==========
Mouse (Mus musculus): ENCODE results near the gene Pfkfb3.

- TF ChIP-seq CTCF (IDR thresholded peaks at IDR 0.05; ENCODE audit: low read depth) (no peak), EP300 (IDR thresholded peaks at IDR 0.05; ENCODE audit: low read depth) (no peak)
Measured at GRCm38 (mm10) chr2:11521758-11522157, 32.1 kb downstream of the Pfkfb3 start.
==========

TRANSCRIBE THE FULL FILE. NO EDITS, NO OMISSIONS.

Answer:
Mouse (Mus musculus): ENCODE results near the gene Pfkfb3.

- TF ChIP-seq CTCF (IDR thresholded peaks at IDR 0.05; ENCODE audit: low read depth) (no peak), EP300 (IDR thresholded peaks at IDR 0.05; ENCODE audit: low read depth) (no peak)
Measured at GRCm38 (mm10) chr2:11521758-11522157, 32.1 kb downstream of the Pfkfb3 start.